Buddy was the best dog ever. Obviously, he was the cutest dog. I mean, just look at him. But he was also a good dog – without any training at all he immediately came when I called him, followed at my heels wherever I went (even up epic mountains with his tiny “lickle” legs) and stopped still behind me when there was a car or motorcycle passing by. He was also a brilliant judge of character; he instantly loved all my favourite people while growling his scariest baby dog growl at the super sleazy men. He was gentle and playful with the children. He was the perfect blend of courageous explorer and cuddly friend, always equally enthusiastic about an outdoor adventure or curling up on my lap. He did the ecstatic whole-body-wiggle and showered my toes with kisses every time he saw me, even if I’ve only been away for ten minutes. Until the last few days when all he could manage was a tiny wag of his tail, and then today when he could not move at all.

I had been preparing myself all along that he was not mine to keep, that all too soon I would have to say a forever-goodbye. I knew I had only a couple of months to ‘love bomb’ him with a lifetime’s worth of nurturing, cuddles, nourishing food, and friendship. He was a Jamaican dog; this was his home; where he was meant to be. I knew we were lucky we found each other, if only for a while. He had already been through much trauma in his little life, losing his mother and being all on his own. He was so strong and resilient. Locals told me once I left Buddy would become just like any other dog around here; all skin and bone and savagery. It seemed undeniable when I saw the house he was meant to go to – the concrete slab where their other dog was chained up, painfully thin and barking ferociously at anyone that walked by. I could not allow myself to imagine Buddy there, could not fathom him losing his curiosity; his openness; his joy. I had to believe that maybe if I gave him enough love now he would remember what it is to be protected and cared for, and his spirit would remain unbroken.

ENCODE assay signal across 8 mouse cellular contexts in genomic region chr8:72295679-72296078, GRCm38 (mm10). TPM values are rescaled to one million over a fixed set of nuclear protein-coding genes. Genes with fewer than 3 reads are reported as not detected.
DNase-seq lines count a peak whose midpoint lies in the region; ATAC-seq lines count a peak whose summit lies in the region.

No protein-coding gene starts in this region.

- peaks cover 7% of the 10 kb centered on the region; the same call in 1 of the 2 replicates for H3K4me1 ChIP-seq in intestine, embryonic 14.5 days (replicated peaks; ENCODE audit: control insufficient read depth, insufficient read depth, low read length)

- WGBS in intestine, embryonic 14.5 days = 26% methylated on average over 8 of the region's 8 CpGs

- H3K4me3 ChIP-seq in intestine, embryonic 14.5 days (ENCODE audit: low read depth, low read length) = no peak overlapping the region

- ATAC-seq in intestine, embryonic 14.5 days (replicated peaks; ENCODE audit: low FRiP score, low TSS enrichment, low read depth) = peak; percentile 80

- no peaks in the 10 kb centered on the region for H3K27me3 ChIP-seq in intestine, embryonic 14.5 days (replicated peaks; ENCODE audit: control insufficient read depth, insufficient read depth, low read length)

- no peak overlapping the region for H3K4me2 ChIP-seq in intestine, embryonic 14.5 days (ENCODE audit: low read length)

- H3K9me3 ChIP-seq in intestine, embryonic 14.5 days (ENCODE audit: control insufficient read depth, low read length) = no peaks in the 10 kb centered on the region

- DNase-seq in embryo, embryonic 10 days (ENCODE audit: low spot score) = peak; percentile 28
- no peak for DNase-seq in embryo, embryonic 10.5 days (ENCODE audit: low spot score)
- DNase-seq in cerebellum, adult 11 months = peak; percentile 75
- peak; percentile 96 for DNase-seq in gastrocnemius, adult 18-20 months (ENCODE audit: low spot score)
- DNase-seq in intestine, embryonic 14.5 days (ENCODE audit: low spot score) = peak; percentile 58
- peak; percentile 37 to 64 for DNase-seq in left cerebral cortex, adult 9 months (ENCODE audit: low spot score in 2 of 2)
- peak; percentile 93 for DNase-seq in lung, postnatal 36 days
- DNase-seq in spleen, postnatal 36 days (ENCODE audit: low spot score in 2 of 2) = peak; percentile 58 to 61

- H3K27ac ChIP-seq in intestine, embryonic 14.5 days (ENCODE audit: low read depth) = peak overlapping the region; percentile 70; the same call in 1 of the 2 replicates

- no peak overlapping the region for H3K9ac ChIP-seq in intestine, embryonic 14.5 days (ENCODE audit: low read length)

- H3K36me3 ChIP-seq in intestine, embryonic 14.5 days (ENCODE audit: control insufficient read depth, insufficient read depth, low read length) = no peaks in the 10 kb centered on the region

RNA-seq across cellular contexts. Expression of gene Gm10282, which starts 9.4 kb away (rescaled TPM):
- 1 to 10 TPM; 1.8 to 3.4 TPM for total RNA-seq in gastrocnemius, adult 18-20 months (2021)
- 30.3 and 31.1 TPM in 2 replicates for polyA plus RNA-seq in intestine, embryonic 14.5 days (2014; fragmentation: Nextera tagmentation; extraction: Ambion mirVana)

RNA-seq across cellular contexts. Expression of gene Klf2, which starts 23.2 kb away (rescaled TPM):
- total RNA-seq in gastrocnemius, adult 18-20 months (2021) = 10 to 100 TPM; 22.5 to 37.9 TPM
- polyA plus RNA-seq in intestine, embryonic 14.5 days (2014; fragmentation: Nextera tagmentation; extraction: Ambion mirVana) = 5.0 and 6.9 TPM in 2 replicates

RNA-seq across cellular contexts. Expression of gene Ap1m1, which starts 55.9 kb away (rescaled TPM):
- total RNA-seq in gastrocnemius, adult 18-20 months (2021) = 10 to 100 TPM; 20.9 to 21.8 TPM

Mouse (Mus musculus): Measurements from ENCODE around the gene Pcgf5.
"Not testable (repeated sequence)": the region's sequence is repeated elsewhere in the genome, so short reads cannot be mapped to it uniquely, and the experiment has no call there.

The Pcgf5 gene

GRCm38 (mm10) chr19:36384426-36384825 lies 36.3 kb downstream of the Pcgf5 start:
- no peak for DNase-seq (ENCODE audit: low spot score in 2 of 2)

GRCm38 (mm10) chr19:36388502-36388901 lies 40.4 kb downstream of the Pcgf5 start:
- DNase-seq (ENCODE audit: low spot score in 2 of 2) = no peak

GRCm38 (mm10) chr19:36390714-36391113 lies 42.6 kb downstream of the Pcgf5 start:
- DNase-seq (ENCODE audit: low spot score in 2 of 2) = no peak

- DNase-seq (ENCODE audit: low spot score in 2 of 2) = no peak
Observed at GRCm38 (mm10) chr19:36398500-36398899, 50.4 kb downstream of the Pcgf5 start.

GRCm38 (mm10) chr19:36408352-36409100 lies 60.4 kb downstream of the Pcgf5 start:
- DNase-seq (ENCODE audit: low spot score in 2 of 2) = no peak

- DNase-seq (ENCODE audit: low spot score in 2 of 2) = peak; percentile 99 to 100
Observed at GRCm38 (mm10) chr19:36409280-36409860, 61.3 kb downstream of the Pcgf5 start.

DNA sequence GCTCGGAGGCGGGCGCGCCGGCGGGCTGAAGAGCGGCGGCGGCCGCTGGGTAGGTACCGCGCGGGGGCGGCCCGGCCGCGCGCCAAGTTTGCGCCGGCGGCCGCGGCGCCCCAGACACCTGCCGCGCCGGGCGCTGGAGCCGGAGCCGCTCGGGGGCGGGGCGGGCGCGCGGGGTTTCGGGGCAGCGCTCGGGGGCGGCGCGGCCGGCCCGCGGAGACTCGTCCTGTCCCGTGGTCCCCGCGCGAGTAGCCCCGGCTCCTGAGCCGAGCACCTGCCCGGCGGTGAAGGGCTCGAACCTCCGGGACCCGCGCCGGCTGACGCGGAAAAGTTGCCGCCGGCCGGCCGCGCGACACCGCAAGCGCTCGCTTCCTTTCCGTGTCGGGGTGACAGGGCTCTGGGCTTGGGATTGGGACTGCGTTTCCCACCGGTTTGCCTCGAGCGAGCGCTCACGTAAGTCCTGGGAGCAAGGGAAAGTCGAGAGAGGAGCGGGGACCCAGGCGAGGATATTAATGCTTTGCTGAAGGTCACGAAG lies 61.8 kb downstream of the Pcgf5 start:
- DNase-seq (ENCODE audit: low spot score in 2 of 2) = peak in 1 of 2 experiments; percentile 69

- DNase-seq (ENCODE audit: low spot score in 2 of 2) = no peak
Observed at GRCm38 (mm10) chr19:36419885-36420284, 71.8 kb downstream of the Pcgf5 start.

And now it will. Perhaps he was never meant to make it. He will not have to ever live without love. His short life was filled to the brim with it. Scratches behind the ears the way he liked, belly rubs that sent him straight into blissful sleep. Adventures with me to the river or the schools, splashing through streams and scrambling over rocks and feeling the lush grass under his paws.

The tough new Jamaican Cat is not a big crier (Say what now? Yep, strange but true.) But as Buddy gave one last whimper and fell still my tears fell down on his little body like rain. I cried for myself at the injustice of him being taken from me, the one piece of happiness Jamaica had given me. And I cried for him; for the pain he had suffered and the beautiful spirit that had not had a chance to live a full life. I lifted his limp little body back onto his pillow, half the stuffing torn out as a stark reminder of when he was full of energy and mischief. Then came those long surreal moments when every sound and object seems simultaneously clearer and further away. Time disappeared and for several slow heartbeats it seemed like it was not possible to go on without him.

And then something I read in Ashley Judd’s memoir All That Is Bitter And Sweet (an incredibly inspiring book) about how she coped with losing a beloved pet came back to me:

I called Tennie in the depths of my pain, and when I was able to calm down a bit she asked me,’What is the lesson Percy came to teach you?’ The answer, clearly, is unconditional love… Totally, beautifully, unflinchingly focused on that one person.

Of course, Buddy came to teach me the same thing. We have both given and received total, beautiful, unflinching unconditional love to and from one another, when we each needed it most. I wish I was able to call my own Tennie, wish I had a friend to sit with me in this pain, but as with all the heartbreaking things I have experienced here I know I must bear this on my own. There is injustice in that too, but also acceptance. There is justice in a beautiful puppy living just long enough to soak up a lifetime of love. Perhaps Buddy did not live the true length of his life, but he certainly lived the width of it. My heart will hurt for a long time knowing this sweet little creature is no longer on this earth, but he is one boy I will never ever regret giving my whole heart to.

Top 5 (Repeatable) Jamaican Pick-Up Lines

1. “Taxi? Boyfriend?”

2. “If you don’t marry me, how else will I live in America?”

3. “You need to have many children and you must do it quickly because you are running out of time. I can help you.”

4. (Singing) “All I want for Christmas is youuuu, white ladyyy!”